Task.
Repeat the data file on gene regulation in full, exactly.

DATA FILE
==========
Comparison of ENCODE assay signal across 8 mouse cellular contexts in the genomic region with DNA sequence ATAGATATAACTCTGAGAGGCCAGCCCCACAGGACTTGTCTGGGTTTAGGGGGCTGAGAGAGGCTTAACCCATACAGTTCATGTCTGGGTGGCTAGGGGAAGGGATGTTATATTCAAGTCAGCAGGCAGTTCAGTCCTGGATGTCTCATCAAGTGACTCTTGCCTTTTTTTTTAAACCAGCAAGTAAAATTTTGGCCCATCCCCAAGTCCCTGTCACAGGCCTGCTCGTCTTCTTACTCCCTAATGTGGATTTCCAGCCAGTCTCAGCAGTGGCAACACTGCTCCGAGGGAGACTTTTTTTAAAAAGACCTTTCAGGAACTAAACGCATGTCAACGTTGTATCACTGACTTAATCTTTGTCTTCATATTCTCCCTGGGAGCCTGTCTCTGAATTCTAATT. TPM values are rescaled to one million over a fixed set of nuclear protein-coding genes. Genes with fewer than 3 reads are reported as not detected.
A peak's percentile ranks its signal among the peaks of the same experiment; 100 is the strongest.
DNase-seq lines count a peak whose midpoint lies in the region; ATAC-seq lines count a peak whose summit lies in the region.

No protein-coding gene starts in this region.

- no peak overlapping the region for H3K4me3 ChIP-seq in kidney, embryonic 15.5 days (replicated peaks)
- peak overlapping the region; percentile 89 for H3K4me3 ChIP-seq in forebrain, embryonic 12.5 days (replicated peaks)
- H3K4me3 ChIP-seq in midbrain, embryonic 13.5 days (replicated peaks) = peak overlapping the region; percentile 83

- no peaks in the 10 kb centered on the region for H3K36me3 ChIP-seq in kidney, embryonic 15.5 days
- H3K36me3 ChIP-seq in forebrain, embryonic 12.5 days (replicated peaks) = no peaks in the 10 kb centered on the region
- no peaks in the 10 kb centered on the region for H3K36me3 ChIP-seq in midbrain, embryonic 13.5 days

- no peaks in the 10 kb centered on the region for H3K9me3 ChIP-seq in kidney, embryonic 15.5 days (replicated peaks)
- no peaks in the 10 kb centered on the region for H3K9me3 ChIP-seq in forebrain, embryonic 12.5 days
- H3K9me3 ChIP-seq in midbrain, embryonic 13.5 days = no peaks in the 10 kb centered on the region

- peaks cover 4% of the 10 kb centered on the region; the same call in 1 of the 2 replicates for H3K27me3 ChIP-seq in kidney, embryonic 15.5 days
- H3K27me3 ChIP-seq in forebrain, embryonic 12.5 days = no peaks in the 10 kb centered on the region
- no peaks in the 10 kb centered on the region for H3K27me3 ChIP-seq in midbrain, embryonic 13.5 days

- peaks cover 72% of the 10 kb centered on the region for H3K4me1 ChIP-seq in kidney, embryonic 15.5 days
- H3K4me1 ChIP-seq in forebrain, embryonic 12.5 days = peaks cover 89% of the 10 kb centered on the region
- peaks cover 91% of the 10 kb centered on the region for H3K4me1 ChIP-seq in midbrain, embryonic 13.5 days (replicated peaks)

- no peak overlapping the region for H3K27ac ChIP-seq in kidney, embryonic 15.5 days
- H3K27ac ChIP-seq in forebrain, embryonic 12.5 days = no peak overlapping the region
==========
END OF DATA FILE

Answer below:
Comparison of ENCODE assay signal across 8 mouse cellular contexts in the genomic region with DNA sequence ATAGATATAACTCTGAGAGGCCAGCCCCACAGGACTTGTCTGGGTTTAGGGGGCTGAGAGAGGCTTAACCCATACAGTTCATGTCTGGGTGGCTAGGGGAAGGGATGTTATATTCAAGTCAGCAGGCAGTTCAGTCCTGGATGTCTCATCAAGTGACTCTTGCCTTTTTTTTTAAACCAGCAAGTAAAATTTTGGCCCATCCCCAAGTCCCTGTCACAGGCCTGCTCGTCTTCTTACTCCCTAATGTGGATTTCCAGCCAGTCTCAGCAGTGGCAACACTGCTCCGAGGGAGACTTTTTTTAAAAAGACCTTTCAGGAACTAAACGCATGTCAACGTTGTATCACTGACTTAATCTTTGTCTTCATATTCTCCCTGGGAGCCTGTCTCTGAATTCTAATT. TPM values are rescaled to one million over a fixed set of nuclear protein-coding genes. Genes with fewer than 3 reads are reported as not detected.
A peak's percentile ranks its signal among the peaks of the same experiment; 100 is the strongest.
DNase-seq lines count a peak whose midpoint lies in the region; ATAC-seq lines count a peak whose summit lies in the region.

No protein-coding gene starts in this region.

- no peak overlapping the region for H3K4me3 ChIP-seq in kidney, embryonic 15.5 days (replicated peaks)
- peak overlapping the region; percentile 89 for H3K4me3 ChIP-seq in forebrain, embryonic 12.5 days (replicated peaks)
- H3K4me3 ChIP-seq in midbrain, embryonic 13.5 days (replicated peaks) = peak overlapping the region; percentile 83

- no peaks in the 10 kb centered on the region for H3K36me3 ChIP-seq in kidney, embryonic 15.5 days
- H3K36me3 ChIP-seq in forebrain, embryonic 12.5 days (replicated peaks) = no peaks in the 10 kb centered on the region
- no peaks in the 10 kb centered on the region for H3K36me3 ChIP-seq in midbrain, embryonic 13.5 days

- no peaks in the 10 kb centered on the region for H3K9me3 ChIP-seq in kidney, embryonic 15.5 days (replicated peaks)
- no peaks in the 10 kb centered on the region for H3K9me3 ChIP-seq in forebrain, embryonic 12.5 days
- H3K9me3 ChIP-seq in midbrain, embryonic 13.5 days = no peaks in the 10 kb centered on the region

- peaks cover 4% of the 10 kb centered on the region; the same call in 1 of the 2 replicates for H3K27me3 ChIP-seq in kidney, embryonic 15.5 days
- H3K27me3 ChIP-seq in forebrain, embryonic 12.5 days = no peaks in the 10 kb centered on the region
- no peaks in the 10 kb centered on the region for H3K27me3 ChIP-seq in midbrain, embryonic 13.5 days

- peaks cover 72% of the 10 kb centered on the region for H3K4me1 ChIP-seq in kidney, embryonic 15.5 days
- H3K4me1 ChIP-seq in forebrain, embryonic 12.5 days = peaks cover 89% of the 10 kb centered on the region
- peaks cover 91% of the 10 kb centered on the region for H3K4me1 ChIP-seq in midbrain, embryonic 13.5 days (replicated peaks)

- no peak overlapping the region for H3K27ac ChIP-seq in kidney, embryonic 15.5 days
- H3K27ac ChIP-seq in forebrain, embryonic 12.5 days = no peak overlapping the region